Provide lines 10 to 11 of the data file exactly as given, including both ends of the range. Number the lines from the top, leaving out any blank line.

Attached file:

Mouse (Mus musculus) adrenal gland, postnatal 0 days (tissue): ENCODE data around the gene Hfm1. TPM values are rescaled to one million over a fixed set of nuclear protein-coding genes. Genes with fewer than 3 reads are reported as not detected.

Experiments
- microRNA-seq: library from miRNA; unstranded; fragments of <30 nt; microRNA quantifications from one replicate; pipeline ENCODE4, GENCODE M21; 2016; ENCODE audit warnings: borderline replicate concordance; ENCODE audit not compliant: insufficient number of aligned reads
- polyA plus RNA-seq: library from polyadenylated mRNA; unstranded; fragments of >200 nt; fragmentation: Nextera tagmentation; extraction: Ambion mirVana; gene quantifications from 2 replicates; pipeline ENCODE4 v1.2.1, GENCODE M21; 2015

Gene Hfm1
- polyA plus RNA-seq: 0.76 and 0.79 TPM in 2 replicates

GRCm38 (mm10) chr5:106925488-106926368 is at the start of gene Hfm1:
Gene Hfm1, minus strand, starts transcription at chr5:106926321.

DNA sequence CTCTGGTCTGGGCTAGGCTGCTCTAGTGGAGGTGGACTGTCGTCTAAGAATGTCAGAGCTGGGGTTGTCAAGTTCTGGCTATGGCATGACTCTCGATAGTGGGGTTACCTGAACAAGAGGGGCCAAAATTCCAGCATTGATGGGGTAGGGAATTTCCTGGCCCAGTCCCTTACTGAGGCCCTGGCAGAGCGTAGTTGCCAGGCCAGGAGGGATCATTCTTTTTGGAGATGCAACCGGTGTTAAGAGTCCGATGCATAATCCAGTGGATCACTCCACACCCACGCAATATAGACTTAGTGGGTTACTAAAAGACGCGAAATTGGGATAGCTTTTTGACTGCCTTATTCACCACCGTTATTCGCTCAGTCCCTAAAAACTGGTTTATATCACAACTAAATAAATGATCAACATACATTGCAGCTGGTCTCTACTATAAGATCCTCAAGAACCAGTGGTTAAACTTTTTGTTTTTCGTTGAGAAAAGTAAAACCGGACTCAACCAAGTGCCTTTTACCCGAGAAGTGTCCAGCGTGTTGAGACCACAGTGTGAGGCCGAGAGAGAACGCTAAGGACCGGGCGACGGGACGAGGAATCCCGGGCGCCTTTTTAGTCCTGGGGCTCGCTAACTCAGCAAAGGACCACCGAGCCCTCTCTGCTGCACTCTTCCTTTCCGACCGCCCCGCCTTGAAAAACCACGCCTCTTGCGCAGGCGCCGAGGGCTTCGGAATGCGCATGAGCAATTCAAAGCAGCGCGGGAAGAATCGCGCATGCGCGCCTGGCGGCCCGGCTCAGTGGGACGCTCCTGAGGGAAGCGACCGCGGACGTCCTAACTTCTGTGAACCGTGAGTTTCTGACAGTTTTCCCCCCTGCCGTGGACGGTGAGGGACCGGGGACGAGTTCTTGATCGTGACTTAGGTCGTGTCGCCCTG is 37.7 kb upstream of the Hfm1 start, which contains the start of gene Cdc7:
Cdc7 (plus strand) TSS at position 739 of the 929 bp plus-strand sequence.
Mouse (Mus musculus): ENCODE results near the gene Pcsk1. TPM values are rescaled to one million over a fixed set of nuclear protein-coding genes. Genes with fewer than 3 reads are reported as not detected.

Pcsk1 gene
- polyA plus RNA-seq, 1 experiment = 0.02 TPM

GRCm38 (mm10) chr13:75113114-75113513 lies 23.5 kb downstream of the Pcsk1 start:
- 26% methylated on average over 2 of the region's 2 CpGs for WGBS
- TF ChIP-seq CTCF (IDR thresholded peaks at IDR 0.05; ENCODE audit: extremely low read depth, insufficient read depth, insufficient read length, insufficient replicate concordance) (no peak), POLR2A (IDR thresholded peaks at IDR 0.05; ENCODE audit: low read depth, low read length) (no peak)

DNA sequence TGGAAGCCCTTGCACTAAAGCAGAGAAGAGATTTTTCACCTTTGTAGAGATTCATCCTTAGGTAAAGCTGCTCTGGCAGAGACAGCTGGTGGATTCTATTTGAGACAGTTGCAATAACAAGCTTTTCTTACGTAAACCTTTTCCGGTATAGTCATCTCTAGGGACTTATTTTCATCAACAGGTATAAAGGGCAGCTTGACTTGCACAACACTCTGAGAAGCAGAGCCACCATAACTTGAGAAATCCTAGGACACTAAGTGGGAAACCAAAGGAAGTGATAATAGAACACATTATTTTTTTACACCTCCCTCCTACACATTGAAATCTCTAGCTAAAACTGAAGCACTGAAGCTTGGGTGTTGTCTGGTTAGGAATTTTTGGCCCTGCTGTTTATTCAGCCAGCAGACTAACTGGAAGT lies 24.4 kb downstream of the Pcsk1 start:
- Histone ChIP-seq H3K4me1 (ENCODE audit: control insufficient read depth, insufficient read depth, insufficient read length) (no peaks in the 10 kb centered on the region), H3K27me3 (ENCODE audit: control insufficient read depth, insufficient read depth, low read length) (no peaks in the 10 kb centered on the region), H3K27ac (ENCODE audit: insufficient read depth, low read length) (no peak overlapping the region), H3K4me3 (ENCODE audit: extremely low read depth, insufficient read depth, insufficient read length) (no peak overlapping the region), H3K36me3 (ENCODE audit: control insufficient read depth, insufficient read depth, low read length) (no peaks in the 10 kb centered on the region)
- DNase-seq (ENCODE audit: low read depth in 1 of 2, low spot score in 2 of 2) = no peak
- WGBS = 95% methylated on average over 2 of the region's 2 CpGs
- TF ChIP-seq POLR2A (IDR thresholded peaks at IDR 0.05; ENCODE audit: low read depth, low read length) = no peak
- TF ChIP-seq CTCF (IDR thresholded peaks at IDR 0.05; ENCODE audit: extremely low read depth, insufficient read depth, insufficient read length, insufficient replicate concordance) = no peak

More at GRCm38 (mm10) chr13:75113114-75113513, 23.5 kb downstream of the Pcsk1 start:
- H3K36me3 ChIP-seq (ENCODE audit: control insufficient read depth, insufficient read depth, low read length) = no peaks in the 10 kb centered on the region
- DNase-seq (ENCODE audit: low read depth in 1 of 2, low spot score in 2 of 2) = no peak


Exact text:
Cdc7 (plus strand) TSS at position 739 of the 929 bp plus-strand sequence.
Mouse (Mus musculus): ENCODE results near the gene Pcsk1. TPM values are rescaled to one million over a fixed set of nuclear protein-coding genes. Genes with fewer than 3 reads are reported as not detected.